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Jonesboro green lights new police positions

— Residents in the heart of Clayton County may feel a little safer because the Jonesboro Police Department has permission to hire additional officers and beef up patrols in the city.

The city council voted 5-1 earlier this week to approve a request to add four officer positions in the department with the goal being to get as many as four officers on duty at any given time. The addition of the new officers will allow the department to add one patrolman to each of its four shifts.

Officials from the department have repeatedly insisted additional officers are needed because of a shortage officers. The department lost some positions a few years ago in budget cuts so there were only enough patrol officers to have three on a shift. However, there are two officers currently out on family medical leave which means there have been as few as two officers were working at times.

That gave city leaders cause for concern and incentive to approve the additional officers.

“I don’t feel safe, and I don’t think the officers feel safe, with only two people on duty at any given time,” said Mayor Joy Day.

The police department is a key resource to Jonesboro residents. Many of them see it as a source of civic pride and many candidates for city council in 2011 argued the city should be doing more to support officers.

More recently, talks about replacing the department’s “Dog House” storage facility ultimately led to a council decision to begin planning for a new municipal complex so the department could have a new headquarters as well.

Several members of the Jonesboro Neighborhood Watch group attended the council meeting and one of them encouraged the approval of extra officers.

“I strongly urge you to support the funding for the additional officers,” said resident Carl Helton.

But there was some debate as to whether the city could afford the officers, which could cost up to $187,000. Councilman Bobby Wiggins said his understanding was that adequate money didn’t exist but Day countered by insisting the city’s finances are doing better than expected this year.

“I talked to the finance officer and was told we do not have the money for this right now,” said Wiggins.

Day also said the city also has enough funding stored away to cover a year’s worth of operations. She acknowledged it might be a tight pinch at first financially, but it would better for the city in the long run.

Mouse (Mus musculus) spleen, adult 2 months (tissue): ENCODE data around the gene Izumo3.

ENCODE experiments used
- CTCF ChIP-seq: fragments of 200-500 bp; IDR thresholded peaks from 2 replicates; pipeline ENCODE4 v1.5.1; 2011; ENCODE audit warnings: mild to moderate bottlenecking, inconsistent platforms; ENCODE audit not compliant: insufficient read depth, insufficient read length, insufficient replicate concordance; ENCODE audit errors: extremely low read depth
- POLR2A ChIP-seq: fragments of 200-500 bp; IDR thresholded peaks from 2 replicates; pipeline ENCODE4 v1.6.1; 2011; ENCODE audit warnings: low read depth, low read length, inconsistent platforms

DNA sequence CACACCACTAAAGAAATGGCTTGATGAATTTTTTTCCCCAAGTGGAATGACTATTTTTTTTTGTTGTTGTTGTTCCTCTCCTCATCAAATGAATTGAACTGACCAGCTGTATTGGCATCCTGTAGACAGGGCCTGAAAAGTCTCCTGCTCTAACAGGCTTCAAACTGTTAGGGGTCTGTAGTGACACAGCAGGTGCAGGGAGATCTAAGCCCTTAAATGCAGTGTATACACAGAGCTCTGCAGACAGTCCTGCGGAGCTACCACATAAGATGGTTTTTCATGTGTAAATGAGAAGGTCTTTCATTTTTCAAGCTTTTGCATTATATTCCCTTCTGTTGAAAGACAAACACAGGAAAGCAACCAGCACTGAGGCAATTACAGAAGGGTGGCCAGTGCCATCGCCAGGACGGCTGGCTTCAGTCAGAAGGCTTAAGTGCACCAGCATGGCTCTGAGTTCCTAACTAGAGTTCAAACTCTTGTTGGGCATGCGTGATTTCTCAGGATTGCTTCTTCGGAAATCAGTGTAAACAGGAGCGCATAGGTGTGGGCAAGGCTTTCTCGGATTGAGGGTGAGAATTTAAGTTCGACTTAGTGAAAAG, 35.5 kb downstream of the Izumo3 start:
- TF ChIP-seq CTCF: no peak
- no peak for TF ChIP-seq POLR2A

“I know the money is going to be tight, but in terms of safety — I don’t know,” said Day as she let out a sigh.

The mayor said the city has collected more revenues than officials had anticipated by this point, and expenditures have been lower than anticipated. That should let the city have more breathing room financially in the future, she said.

“We are way up on revenues,” said Day. “We’ve collected about 20 percent more in revenues that we projected for this time of year and we spent about 7 percent less than we projected ... We have enough money right now to do this.”

Finance Officer Sandra Meyers did not attend the meeting and could not be reached for comment Tuesday, Wednesday or Thursday.

There are 12 patrol officers in the department, said Lt. Tony Lumpkin. He said he, Chief Franklin Allen and other top brass have occasionally filled in on patrol shifts at times because there haven’t been enough officers to hit their ideal number of three people patrolling the city at a time.

“I work an eight-hour shift but I sometimes have to work 16 hours in a day because I’m the fill-in person,” said Lumpkin.

Lt. Eric Bradshaw added, “We have been stretched out thin.”

With three officers assigned to a shift, Jonesboro’s police can be stretched thin by circumstances. If one officer on a shift is out on medical leave, the remaining officers have to patrol the city. If one of the remaining officers arrests someone, they have to take them to the Clayton County Jail and the booking process can take the officer out of pocket for a while.

If the remaining officer is called to respond to a 911 call at the same time, it leaves the city virtually unprotected even if it is only for a short time.

“We’re doing the best we can but we’re short-staffed,” Lumpkin said.